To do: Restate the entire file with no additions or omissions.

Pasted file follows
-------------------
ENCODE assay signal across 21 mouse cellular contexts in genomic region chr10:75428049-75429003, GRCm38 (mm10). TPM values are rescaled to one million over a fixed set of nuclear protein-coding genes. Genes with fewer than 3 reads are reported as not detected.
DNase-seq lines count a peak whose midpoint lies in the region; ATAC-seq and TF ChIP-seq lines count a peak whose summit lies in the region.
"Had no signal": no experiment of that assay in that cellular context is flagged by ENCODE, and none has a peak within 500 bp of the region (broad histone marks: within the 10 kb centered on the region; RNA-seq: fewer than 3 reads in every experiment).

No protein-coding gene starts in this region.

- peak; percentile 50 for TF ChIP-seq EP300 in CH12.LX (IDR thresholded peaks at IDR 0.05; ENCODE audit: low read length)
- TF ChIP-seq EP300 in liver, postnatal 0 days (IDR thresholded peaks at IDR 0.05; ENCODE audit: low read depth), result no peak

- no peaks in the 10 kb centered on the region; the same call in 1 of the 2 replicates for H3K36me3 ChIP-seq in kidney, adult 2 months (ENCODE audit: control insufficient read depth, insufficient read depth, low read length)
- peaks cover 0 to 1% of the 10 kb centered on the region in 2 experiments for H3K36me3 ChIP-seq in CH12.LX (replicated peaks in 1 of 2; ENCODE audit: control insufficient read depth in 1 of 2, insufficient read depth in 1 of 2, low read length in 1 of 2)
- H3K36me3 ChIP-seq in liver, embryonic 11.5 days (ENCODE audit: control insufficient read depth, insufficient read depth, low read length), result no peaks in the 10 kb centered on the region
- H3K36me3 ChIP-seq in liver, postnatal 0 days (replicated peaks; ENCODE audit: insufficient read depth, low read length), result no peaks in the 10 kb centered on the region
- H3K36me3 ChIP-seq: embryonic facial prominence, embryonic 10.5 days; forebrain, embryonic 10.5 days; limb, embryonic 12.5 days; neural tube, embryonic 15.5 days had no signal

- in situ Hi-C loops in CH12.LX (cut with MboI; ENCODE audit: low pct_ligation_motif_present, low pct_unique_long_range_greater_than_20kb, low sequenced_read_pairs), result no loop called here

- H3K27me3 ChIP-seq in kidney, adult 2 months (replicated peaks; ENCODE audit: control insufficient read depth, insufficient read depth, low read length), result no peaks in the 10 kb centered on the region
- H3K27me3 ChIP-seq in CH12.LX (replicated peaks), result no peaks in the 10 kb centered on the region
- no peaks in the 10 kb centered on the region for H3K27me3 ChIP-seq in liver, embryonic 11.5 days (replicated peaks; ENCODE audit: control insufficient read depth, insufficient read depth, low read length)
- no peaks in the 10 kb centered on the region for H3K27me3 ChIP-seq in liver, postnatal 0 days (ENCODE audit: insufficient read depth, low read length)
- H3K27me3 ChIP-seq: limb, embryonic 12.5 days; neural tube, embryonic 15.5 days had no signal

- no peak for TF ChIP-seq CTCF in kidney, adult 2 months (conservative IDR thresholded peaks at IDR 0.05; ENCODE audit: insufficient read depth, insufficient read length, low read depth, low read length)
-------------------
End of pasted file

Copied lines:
ENCODE assay signal across 21 mouse cellular contexts in genomic region chr10:75428049-75429003, GRCm38 (mm10). TPM values are rescaled to one million over a fixed set of nuclear protein-coding genes. Genes with fewer than 3 reads are reported as not detected.
DNase-seq lines count a peak whose midpoint lies in the region; ATAC-seq and TF ChIP-seq lines count a peak whose summit lies in the region.
"Had no signal": no experiment of that assay in that cellular context is flagged by ENCODE, and none has a peak within 500 bp of the region (broad histone marks: within the 10 kb centered on the region; RNA-seq: fewer than 3 reads in every experiment).

No protein-coding gene starts in this region.

- peak; percentile 50 for TF ChIP-seq EP300 in CH12.LX (IDR thresholded peaks at IDR 0.05; ENCODE audit: low read length)
- TF ChIP-seq EP300 in liver, postnatal 0 days (IDR thresholded peaks at IDR 0.05; ENCODE audit: low read depth), result no peak

- no peaks in the 10 kb centered on the region; the same call in 1 of the 2 replicates for H3K36me3 ChIP-seq in kidney, adult 2 months (ENCODE audit: control insufficient read depth, insufficient read depth, low read length)
- peaks cover 0 to 1% of the 10 kb centered on the region in 2 experiments for H3K36me3 ChIP-seq in CH12.LX (replicated peaks in 1 of 2; ENCODE audit: control insufficient read depth in 1 of 2, insufficient read depth in 1 of 2, low read length in 1 of 2)
- H3K36me3 ChIP-seq in liver, embryonic 11.5 days (ENCODE audit: control insufficient read depth, insufficient read depth, low read length), result no peaks in the 10 kb centered on the region
- H3K36me3 ChIP-seq in liver, postnatal 0 days (replicated peaks; ENCODE audit: insufficient read depth, low read length), result no peaks in the 10 kb centered on the region
- H3K36me3 ChIP-seq: embryonic facial prominence, embryonic 10.5 days; forebrain, embryonic 10.5 days; limb, embryonic 12.5 days; neural tube, embryonic 15.5 days had no signal

- in situ Hi-C loops in CH12.LX (cut with MboI; ENCODE audit: low pct_ligation_motif_present, low pct_unique_long_range_greater_than_20kb, low sequenced_read_pairs), result no loop called here

- H3K27me3 ChIP-seq in kidney, adult 2 months (replicated peaks; ENCODE audit: control insufficient read depth, insufficient read depth, low read length), result no peaks in the 10 kb centered on the region
- H3K27me3 ChIP-seq in CH12.LX (replicated peaks), result no peaks in the 10 kb centered on the region
- no peaks in the 10 kb centered on the region for H3K27me3 ChIP-seq in liver, embryonic 11.5 days (replicated peaks; ENCODE audit: control insufficient read depth, insufficient read depth, low read length)
- no peaks in the 10 kb centered on the region for H3K27me3 ChIP-seq in liver, postnatal 0 days (ENCODE audit: insufficient read depth, low read length)
- H3K27me3 ChIP-seq: limb, embryonic 12.5 days; neural tube, embryonic 15.5 days had no signal

- no peak for TF ChIP-seq CTCF in kidney, adult 2 months (conservative IDR thresholded peaks at IDR 0.05; ENCODE audit: insufficient read depth, insufficient read length, low read depth, low read length)